Being able to write about numbers well is a core skill. But it can become needlessly fraught – mainly because those who find maths straightforward often don’t understand why it’s difficult for others to grasp. Luckily, there are three principles that can take the pain out of the process: simplify, signpost and be specific.
When you’re translating a complex set of figures – for instance, a company’s financial results – into a written summary, it’s all too easy to get distracted by the sheer volume of information. This means you end up cramming in as much detail as possible, which can weaken your main message and confuse your reader, even if the audience is largely technical.
Unless you’re confident that your piece will be read by someone who will be taking their time and making notes, it’s better to avoid dealing with more than two sets of numbers in any one sentence. Also, try not to have several sentences in succession that introduce new figures. Break them up with analysis and observations.
Under this approach, the following sentence is fine:
‘Sales increased 10 per cent to £2.7bn, while profits rose five per cent to £10m.’
Despite containing four figures, it introduces only two concepts (what happened to sales, and what happened to profits).
However, try to include a year-on-year comparison in the same sentence, and it becomes much less readable.
‘Sales increased 10 per cent to £2.7bn in 2012, a slight improvement on 2011’s figure of eight per cent, while profits for 2012 rose five per cent to £10m, up from four per cent in 2011.’
If you’re preparing a script or notes for TV or radio, try to reduce this still further to just one topic per sentence. To see how much more difficult it is to follow figures presented verbally, ask someone to read you the press release of any financial results – then see how much of what you heard you recall.
Pick the numbers that really matter, and focus on getting those across.
Often, the same piece of writing will have to work for multiple audiences with very different technical abilities. A half-year update will be read for detailed information by analysts and investors, but perhaps also skimmed by potential clients and journalists looking for an overview of the company.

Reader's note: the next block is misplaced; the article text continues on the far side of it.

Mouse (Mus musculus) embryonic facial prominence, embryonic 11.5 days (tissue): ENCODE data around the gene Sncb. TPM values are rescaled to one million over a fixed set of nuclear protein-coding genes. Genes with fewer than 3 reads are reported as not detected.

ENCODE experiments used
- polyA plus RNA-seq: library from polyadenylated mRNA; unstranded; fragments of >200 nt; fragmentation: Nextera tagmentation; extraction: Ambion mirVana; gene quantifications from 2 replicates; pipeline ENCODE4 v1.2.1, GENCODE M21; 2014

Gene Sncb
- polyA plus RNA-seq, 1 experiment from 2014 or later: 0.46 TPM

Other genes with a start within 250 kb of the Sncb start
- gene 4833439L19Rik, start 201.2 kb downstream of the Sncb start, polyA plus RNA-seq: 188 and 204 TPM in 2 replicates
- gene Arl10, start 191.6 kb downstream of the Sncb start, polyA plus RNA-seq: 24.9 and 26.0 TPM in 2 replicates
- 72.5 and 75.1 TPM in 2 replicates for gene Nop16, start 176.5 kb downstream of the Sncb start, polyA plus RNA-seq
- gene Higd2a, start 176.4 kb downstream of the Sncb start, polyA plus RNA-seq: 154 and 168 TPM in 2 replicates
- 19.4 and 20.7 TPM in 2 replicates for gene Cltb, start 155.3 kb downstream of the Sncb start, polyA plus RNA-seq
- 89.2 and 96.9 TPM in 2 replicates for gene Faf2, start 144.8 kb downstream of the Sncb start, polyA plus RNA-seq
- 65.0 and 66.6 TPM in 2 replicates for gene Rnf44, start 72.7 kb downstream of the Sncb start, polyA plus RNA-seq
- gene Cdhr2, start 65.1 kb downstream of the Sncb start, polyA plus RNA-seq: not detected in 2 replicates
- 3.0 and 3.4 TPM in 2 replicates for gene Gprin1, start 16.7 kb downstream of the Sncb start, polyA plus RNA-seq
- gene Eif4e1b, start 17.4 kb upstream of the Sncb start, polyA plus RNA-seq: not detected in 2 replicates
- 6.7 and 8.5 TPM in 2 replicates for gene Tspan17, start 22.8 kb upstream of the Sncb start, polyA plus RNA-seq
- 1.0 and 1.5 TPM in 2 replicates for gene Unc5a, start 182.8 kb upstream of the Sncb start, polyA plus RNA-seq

For the former, the detail is vital, and if you remove it they will find the information insufficient – but leaving it in may confuse the latter.
This is where signposting helps. Compare the following two statements:
‘Underlying net revenues, the best metric for sales, increased 9.7 per cent year-on-year to £2.72bn, while profits before tax made strong progress, increasing 5.0 per cent to £9.9m.’
‘Sales and profits both grew strongly on the company’s key metrics. Underlying net revenues increased 9.7 per cent year-on-year to £2.72bn, and profit before tax grew 5.0 per cent to £9.9m.’
The second example is a little longer, but it primes readers on what to expect from the rest of the paragraph. It also serves as an explanation of the particular measures of revenue and profit being used.
Signposts should be short and simple, and group related information. If they seem overly complex, you’re probably trying to load too much into one paragraph.
How specific your writing needs to be varies depending on your audience and the information you’re conveying.
For a general audience, simple, round figures are always best. Avoid decimal points where possible, and minimise figures. Consider using descriptions such as ‘one in five’ rather than ’20 per cent’, if it helps make the meaning clearer.
More financially or technically literate audiences tend to prefer (or even demand) more specificity. In reality, the inputs on forecasting models are often rounded up or down, and the outcomes are therefore uncertain.
For example, a forecasting model generated in Excel might come out with a brilliantly specific-looking sales projection: next year, the spreadsheet says, Company A will sell 67,971.2 tricycles. But this figure appears more precise than it really is.
Try to reflect this: if the margins of error on an estimate are known, make that clear. This needn’t be complex. For example, if the margin was roughly +/-500, you could write the estimate as:
‘Projections for the next year suggest Company A will sell around 68,000 tricycles.’
Again, keep your audience in mind: analysts and specialists may well expect to see explicit references to margins of error.
Take similar care when writing about risk and uncertainty. If you write ‘the chance of catastrophic failure has increased threefold, year-on-year,’ you may well terrify a reasonable portion of your readership. If the risk of catastrophic failure has increased from 0.01 per cent to 0.03 per cent, that panic probably wasn’t your intention.
Make sure you’re confident of the difference between absolute and relative risk. Absolute risk describes how probable it is that something will occur. Relative risk is a comparison between different risk levels. In most cases, it will be appropriate to use the former.
Most importantly of all, keep reminding yourself who it is you’re writing for, what they need to know and the level of their technical expertise. Keeping your reader at the front of your mind will help you remember to speak in language that they will understand and find compelling.
Want more help with writing about numbers? We run courses on report writing and technical writing. To find out more, call us on +44 (0)1273 732 888 or email firstname.lastname@example.org.
James Ball is Special Projects Editor at the Guardian.